In the earliest days of the Church, there were no priests! Originally, the clergy consisted of bishops, who served as pastors, overseers, and caretakers; and deacons, who preached, taught and served the people. It was only as communities of faith grew larger and more numerous that the order of priests was created to assist the bishops in their work.
It is primarily the work of the priest to be a minister of the sacraments, a pastor, counselor, teacher, and guide. It is primarily the work of the deacon to minister through active service to the faith community. In addition, deacons have specific responsibilities in the Eucharist including proclaiming the Gospel and preparing the gifts for the altar. They also administer the sacraments of baptism, matrimony and unction, and bury the dead.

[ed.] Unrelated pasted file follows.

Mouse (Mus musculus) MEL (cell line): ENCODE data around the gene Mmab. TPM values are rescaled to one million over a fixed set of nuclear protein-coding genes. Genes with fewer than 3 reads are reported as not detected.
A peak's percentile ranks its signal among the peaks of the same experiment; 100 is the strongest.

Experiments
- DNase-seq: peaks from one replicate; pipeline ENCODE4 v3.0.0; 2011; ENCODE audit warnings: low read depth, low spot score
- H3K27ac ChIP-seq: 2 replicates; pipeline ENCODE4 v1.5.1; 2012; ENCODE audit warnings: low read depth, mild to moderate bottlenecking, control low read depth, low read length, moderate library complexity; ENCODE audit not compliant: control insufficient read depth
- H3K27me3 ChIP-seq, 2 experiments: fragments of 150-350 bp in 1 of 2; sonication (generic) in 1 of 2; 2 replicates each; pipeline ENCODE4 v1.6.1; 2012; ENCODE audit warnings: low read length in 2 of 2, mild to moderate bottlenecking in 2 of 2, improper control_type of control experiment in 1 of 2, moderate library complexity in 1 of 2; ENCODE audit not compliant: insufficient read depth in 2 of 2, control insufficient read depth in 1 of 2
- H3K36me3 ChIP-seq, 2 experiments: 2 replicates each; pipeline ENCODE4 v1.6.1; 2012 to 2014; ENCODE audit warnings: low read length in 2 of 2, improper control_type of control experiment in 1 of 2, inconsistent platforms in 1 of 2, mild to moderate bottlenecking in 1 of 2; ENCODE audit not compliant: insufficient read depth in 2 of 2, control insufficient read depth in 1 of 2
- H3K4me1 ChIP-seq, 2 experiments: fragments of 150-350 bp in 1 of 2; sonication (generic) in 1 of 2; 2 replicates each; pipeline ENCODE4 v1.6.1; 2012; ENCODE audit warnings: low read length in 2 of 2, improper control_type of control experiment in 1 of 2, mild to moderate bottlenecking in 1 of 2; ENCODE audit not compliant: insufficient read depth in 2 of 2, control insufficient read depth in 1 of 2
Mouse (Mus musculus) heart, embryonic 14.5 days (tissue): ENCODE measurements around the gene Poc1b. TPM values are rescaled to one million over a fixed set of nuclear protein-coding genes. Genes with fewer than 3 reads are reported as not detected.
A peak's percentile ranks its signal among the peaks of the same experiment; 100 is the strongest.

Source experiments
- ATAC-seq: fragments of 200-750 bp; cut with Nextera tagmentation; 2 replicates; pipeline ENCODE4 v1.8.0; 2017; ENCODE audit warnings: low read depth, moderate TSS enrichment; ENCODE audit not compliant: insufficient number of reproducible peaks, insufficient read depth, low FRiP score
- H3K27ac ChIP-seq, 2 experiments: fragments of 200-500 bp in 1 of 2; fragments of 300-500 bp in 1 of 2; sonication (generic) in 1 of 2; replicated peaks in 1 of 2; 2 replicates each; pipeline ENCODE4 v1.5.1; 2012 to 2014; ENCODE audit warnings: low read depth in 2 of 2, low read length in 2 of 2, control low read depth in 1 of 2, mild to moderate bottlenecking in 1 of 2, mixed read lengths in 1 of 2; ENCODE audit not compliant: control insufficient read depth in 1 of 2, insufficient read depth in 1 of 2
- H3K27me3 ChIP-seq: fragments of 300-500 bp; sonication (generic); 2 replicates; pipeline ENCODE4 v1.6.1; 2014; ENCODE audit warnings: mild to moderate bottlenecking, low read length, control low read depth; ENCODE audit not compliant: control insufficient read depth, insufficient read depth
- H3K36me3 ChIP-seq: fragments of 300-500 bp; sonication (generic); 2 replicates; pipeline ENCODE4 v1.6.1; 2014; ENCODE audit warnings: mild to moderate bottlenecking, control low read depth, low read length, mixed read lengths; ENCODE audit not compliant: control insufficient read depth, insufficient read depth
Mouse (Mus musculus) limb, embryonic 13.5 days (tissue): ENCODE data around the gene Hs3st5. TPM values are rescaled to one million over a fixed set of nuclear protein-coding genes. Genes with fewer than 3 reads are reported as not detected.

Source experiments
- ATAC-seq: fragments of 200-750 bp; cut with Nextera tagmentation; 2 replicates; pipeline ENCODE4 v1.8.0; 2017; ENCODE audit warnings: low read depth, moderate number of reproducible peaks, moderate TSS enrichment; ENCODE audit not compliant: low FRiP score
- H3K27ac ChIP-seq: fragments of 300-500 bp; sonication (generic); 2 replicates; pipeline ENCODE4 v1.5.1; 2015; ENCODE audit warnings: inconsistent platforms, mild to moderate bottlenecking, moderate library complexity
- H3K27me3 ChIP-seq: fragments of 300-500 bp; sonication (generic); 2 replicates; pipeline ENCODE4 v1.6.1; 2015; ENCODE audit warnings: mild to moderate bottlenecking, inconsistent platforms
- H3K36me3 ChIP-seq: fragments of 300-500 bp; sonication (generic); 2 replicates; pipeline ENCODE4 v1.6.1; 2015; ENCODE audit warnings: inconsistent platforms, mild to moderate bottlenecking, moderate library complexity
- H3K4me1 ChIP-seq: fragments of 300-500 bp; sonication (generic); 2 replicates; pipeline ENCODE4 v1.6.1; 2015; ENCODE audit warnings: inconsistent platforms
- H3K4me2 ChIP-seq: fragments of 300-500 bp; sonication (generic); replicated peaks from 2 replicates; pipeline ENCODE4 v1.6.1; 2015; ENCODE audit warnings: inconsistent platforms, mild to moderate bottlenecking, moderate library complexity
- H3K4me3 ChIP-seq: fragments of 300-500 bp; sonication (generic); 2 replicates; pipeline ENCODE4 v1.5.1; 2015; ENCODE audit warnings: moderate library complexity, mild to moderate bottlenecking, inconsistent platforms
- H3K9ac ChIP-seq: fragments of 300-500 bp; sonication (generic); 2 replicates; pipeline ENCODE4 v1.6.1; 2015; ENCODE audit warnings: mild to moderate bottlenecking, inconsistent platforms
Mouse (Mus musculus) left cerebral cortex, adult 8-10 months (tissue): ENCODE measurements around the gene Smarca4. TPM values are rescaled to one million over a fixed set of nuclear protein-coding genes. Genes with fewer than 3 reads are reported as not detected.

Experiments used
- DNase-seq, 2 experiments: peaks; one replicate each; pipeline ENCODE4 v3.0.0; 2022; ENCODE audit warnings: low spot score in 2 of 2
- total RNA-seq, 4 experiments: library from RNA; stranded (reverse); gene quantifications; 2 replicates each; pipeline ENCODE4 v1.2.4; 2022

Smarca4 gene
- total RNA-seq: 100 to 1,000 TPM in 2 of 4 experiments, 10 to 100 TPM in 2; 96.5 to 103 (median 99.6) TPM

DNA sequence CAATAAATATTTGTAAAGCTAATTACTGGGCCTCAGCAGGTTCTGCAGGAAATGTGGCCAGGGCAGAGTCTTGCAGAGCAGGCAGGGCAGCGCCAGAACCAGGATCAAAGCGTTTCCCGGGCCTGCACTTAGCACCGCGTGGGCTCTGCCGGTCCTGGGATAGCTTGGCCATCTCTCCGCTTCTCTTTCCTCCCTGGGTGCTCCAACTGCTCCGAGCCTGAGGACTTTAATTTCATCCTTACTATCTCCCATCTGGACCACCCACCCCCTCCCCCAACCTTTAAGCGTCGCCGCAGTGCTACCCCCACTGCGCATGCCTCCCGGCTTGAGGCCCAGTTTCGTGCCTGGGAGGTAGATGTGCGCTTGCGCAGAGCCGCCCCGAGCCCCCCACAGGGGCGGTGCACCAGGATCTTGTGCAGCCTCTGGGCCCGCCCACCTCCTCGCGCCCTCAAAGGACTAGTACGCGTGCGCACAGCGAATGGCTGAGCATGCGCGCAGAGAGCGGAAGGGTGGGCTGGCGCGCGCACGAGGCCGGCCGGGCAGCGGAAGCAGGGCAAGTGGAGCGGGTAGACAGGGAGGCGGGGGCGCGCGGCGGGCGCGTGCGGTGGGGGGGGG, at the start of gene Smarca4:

Because men and women destined to become priests are first ordained as deacons, many people believe that the diaconate is somehow inferior to the priesthood; a sort of second-class citizenship among the clergy. Nothing could be further from the truth. As Ormond Plater has pointed out, the diaconate is a "full and equal order," in no way subordinate to the priesthood. Deacons, in fact, are not supervised by priests but report directly to the bishops of their dioceses. Priests are ordained to the diaconate not as a stepping stone to the priesthood but to remind them that the first duty of every member of the clergy is to serve the people of God.
Some individuals perceive a call to the diaconate as a lifetime vocation. These persons are known as vocational deacons to distinguish them from others who will ultimately become priests. These latter are known as transitional deacons. To repeat, the vocational diaconate is every bit as significant and vital to the work of the Church as is the priesthood.